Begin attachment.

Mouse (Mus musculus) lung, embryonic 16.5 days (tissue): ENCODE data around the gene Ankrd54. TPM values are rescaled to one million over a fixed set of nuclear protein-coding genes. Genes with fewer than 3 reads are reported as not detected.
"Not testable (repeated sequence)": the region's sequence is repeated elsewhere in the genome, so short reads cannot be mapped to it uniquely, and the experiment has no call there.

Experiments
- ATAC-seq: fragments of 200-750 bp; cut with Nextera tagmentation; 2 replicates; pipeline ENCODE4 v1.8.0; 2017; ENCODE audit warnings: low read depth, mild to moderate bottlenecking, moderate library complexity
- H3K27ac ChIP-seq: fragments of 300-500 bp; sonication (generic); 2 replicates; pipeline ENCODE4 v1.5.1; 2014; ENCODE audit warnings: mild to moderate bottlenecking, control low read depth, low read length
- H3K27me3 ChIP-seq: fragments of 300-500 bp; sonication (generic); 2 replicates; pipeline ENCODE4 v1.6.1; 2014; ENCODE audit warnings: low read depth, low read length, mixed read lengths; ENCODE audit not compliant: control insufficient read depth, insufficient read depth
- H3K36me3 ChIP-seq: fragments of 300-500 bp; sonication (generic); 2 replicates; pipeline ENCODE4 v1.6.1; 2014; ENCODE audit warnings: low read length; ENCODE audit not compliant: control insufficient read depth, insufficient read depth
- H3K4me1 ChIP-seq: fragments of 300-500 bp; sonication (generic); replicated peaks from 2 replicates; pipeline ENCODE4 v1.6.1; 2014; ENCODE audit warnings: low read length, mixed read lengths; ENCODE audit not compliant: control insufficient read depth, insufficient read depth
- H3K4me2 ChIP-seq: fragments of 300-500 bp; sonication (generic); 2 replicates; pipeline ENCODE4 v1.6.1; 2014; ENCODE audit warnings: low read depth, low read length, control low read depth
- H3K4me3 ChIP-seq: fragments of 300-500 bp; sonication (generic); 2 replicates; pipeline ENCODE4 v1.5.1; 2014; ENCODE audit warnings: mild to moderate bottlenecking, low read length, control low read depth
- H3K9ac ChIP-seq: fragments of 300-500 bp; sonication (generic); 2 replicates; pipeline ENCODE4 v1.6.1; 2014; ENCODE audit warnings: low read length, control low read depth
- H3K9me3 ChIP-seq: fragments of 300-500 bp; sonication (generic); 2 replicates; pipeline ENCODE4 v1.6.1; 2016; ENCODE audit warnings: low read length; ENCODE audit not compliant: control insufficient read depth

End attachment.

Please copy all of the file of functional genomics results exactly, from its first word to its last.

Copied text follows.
Mouse (Mus musculus) lung, embryonic 16.5 days (tissue): ENCODE data around the gene Ankrd54. TPM values are rescaled to one million over a fixed set of nuclear protein-coding genes. Genes with fewer than 3 reads are reported as not detected.
"Not testable (repeated sequence)": the region's sequence is repeated elsewhere in the genome, so short reads cannot be mapped to it uniquely, and the experiment has no call there.

Experiments
- ATAC-seq: fragments of 200-750 bp; cut with Nextera tagmentation; 2 replicates; pipeline ENCODE4 v1.8.0; 2017; ENCODE audit warnings: low read depth, mild to moderate bottlenecking, moderate library complexity
- H3K27ac ChIP-seq: fragments of 300-500 bp; sonication (generic); 2 replicates; pipeline ENCODE4 v1.5.1; 2014; ENCODE audit warnings: mild to moderate bottlenecking, control low read depth, low read length
- H3K27me3 ChIP-seq: fragments of 300-500 bp; sonication (generic); 2 replicates; pipeline ENCODE4 v1.6.1; 2014; ENCODE audit warnings: low read depth, low read length, mixed read lengths; ENCODE audit not compliant: control insufficient read depth, insufficient read depth
- H3K36me3 ChIP-seq: fragments of 300-500 bp; sonication (generic); 2 replicates; pipeline ENCODE4 v1.6.1; 2014; ENCODE audit warnings: low read length; ENCODE audit not compliant: control insufficient read depth, insufficient read depth
- H3K4me1 ChIP-seq: fragments of 300-500 bp; sonication (generic); replicated peaks from 2 replicates; pipeline ENCODE4 v1.6.1; 2014; ENCODE audit warnings: low read length, mixed read lengths; ENCODE audit not compliant: control insufficient read depth, insufficient read depth
- H3K4me2 ChIP-seq: fragments of 300-500 bp; sonication (generic); 2 replicates; pipeline ENCODE4 v1.6.1; 2014; ENCODE audit warnings: low read depth, low read length, control low read depth
- H3K4me3 ChIP-seq: fragments of 300-500 bp; sonication (generic); 2 replicates; pipeline ENCODE4 v1.5.1; 2014; ENCODE audit warnings: mild to moderate bottlenecking, low read length, control low read depth
- H3K9ac ChIP-seq: fragments of 300-500 bp; sonication (generic); 2 replicates; pipeline ENCODE4 v1.6.1; 2014; ENCODE audit warnings: low read length, control low read depth
- H3K9me3 ChIP-seq: fragments of 300-500 bp; sonication (generic); 2 replicates; pipeline ENCODE4 v1.6.1; 2016; ENCODE audit warnings: low read length; ENCODE audit not compliant: control insufficient read depth